By Alissa Figueroa
In the heart of New York City, a deeply religious community has created its own secluded island, where Yiddish is the primary language, men wear towering black hats and long robes even on the most sweltering summer day, and mothers lead broods of eight or 10 children.
They are Hasidic Jews - the descendants of a small group of ardent followers whose Eastern European villages were all but decimated during the Holocaust. For the better part of the last century they've been building their own communities in Brooklyn, maintaining the dress, language and traditions of their ancestors.
There’s an estimated 300,000 people living in various Hasidic communities in New York City, and they're poised to become the largest Jewish denomination in the city in the next two decades.
"There's a conviction that their way of life is special, unique, authentic," says Samuel Heilman, professor of Anthropology at Queens College. "It's a belief that what comes from the past is superior to what is in the present."
Much of the secular world is off-limits, including television, non-religious books and most websites.
Instead, religious study is emphasized, as is devotion to God and family. Most Hasids are wedded in arranged marriages while in their teens or early 20s. In a few years, they’re expected to be on their way to building a large family.
Avraham Berkowitz is a rabbi in the Lubavitcher Hasidic community. He says that this focus on family and religion is worth preserving.
“The modesty in the dress, the language in the house, standing up for parents, not interrupting when adults are speaking. That kind of protected lifestyle, that is what we have today,” says Berkowitz.
“You have to be able to pick and choose what to bring in and what to keep out that's negative.”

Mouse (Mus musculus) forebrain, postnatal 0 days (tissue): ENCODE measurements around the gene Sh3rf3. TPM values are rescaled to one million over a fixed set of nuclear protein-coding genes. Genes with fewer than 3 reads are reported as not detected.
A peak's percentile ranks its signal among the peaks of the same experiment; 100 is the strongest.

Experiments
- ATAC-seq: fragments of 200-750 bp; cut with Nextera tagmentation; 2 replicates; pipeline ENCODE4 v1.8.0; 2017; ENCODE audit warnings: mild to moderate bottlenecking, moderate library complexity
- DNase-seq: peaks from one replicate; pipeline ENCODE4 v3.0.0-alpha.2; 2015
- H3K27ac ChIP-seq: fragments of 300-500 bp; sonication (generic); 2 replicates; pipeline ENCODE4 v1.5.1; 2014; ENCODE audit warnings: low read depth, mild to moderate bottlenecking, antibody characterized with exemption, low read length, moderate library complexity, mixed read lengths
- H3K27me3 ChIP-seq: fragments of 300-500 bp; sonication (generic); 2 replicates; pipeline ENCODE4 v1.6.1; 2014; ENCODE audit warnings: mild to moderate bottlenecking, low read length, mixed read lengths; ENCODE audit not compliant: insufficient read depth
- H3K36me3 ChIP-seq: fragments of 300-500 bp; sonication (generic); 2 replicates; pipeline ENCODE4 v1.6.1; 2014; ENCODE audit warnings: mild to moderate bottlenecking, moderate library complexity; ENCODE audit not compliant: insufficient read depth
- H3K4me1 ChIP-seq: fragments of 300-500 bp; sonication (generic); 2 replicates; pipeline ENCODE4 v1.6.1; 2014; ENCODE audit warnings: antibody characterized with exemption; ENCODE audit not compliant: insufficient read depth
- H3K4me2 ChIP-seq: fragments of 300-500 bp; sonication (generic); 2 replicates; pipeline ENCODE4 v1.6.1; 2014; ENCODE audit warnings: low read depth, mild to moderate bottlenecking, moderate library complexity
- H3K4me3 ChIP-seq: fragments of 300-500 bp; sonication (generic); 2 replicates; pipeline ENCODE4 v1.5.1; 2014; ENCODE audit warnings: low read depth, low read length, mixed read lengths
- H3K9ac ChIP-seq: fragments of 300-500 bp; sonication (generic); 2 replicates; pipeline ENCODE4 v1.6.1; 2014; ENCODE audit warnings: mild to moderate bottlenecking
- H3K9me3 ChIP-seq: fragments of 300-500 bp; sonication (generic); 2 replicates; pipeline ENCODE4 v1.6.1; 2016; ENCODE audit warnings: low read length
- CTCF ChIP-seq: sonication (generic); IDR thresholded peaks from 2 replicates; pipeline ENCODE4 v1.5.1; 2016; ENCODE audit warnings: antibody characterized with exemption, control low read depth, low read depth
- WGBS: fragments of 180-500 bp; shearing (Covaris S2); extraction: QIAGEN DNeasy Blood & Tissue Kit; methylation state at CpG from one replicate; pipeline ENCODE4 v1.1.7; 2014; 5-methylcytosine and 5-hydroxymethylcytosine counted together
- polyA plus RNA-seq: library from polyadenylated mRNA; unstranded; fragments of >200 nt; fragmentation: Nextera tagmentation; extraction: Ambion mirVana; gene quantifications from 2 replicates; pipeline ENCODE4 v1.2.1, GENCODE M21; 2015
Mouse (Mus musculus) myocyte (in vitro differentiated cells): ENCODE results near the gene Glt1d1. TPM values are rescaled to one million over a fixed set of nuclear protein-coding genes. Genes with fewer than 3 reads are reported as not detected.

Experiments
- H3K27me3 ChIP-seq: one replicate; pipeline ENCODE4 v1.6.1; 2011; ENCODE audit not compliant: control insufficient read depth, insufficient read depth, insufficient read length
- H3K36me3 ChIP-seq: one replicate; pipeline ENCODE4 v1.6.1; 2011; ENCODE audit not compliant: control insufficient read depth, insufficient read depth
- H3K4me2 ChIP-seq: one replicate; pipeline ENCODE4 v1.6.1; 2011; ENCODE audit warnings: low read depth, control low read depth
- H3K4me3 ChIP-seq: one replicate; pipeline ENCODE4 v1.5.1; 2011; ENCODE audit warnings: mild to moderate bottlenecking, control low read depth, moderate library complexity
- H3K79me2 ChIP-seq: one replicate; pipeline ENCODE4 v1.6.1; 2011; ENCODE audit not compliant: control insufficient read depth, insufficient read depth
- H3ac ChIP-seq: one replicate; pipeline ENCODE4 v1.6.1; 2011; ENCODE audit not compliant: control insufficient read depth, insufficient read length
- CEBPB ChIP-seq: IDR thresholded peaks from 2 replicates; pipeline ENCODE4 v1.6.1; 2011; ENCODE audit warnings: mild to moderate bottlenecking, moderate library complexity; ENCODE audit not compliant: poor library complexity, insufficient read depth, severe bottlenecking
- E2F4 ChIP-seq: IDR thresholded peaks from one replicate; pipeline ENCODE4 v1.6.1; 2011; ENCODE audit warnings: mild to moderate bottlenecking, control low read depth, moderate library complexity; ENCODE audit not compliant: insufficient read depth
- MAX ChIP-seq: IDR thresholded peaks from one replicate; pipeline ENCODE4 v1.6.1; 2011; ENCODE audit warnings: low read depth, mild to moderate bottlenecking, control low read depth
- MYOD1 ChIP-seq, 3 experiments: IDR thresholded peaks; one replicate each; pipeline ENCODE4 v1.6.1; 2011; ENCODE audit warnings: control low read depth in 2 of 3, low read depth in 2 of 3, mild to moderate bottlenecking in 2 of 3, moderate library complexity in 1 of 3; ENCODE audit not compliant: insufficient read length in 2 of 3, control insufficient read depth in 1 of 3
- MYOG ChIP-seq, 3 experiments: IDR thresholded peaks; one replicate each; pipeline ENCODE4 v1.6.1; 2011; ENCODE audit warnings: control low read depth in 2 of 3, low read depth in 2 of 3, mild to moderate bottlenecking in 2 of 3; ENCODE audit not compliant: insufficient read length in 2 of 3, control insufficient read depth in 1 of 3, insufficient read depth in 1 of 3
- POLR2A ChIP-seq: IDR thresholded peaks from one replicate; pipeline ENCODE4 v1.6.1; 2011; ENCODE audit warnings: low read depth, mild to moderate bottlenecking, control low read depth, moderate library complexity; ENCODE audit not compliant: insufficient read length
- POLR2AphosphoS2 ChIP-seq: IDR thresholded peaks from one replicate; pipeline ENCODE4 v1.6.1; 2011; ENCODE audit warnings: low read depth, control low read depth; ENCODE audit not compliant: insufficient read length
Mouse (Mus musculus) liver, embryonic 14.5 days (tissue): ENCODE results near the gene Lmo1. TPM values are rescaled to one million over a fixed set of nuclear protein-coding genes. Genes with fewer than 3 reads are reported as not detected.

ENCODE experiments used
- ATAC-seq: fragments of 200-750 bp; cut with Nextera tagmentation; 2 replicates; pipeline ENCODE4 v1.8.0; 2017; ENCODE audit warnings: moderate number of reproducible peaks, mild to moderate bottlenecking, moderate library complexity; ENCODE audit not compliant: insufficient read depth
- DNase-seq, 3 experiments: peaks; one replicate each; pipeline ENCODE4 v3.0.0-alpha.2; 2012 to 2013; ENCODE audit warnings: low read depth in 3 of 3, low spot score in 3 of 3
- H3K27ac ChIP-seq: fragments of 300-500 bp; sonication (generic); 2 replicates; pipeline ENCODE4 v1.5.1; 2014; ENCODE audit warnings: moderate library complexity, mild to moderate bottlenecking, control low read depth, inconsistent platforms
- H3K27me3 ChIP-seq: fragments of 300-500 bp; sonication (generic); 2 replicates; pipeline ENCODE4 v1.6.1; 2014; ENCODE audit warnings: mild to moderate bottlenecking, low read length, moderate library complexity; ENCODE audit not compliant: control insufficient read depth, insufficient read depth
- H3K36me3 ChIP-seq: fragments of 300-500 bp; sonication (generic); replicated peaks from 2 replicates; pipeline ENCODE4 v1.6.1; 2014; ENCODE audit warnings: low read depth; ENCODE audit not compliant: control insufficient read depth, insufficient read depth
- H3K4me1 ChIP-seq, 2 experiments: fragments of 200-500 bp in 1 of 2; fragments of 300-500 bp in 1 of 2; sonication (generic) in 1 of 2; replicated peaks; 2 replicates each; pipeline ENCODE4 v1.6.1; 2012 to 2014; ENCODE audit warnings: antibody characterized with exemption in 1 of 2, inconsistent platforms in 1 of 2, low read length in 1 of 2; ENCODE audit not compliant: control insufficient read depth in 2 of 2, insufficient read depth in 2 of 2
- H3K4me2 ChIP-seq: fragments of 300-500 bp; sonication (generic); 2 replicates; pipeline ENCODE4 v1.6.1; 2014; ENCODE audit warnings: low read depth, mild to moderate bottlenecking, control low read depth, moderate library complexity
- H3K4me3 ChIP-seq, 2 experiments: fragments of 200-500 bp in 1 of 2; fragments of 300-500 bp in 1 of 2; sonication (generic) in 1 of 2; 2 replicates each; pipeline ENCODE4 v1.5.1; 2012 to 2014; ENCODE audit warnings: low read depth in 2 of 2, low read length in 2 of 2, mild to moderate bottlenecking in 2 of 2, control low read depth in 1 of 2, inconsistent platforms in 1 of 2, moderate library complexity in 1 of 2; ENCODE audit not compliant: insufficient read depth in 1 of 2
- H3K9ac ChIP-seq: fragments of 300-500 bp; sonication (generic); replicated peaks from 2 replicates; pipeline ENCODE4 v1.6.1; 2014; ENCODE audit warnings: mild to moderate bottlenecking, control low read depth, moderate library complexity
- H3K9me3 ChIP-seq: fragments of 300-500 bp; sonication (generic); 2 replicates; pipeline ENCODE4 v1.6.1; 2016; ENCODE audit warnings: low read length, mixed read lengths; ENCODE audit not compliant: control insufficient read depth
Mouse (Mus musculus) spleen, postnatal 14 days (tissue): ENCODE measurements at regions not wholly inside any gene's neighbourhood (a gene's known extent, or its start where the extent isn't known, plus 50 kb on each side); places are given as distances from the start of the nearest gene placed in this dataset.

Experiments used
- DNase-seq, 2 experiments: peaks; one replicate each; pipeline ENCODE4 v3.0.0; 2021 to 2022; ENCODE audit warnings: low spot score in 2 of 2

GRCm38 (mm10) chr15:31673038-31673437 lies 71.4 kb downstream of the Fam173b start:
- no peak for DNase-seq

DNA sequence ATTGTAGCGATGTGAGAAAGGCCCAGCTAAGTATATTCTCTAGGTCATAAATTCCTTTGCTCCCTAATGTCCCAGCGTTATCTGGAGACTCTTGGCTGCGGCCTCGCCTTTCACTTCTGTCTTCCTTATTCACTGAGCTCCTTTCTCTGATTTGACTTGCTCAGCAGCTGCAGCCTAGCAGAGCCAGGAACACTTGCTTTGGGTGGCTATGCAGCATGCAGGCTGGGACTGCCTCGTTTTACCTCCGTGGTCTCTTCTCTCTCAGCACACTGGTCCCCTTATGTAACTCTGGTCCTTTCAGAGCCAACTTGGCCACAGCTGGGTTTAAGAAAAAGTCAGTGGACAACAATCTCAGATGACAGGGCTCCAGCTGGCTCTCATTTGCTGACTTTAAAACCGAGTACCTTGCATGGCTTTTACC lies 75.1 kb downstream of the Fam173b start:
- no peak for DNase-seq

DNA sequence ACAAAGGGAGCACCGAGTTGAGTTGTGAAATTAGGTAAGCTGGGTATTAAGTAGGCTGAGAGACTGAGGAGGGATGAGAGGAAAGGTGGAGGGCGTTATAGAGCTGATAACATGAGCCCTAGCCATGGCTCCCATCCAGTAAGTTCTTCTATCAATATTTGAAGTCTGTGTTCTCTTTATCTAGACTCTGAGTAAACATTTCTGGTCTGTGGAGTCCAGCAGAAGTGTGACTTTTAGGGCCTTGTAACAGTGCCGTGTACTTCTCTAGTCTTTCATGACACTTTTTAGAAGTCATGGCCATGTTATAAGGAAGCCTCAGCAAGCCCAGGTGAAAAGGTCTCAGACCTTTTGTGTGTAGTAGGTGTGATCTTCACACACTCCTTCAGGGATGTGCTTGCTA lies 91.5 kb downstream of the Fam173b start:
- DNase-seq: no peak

LEAVING THE COMMUNITY
But that seemingly simple life, while comforting and fulfilling for some, can feel oppressive for others.
“Most of the individuals that are coming to us, what we're seeing is they just want to learn. They want to study physics. And they want to study how atoms work. And they want to study math.” says Lani Santo, executive director of Footsteps, the only organization in New York that helps people leave Hasidic communities.
Sam Katz is a Footsteps member. A yearning for knowledge drew him away from the Hasidic neighborhood in Brooklyn where he was raised and into Manhattan. He describes sneaking into the Museum of Natural History, where the dinosaur skeletons caught his imagination like nothing in his religious books.
“There was something so connected about standing next to a dinosaur, something so-- universally harmonious-- for lack of a better word,” says Katz. “It was just a feeling of this fantasy world.”
Katz’s secular education stopped when he reached middle school, when he, like other Hasidic boys, began focusing exclusively on religious study. Yet, he’s managed to earn a bachelor’s degree in biochemistry, and is headed to Berlin in the fall on a Fulbright scholarship.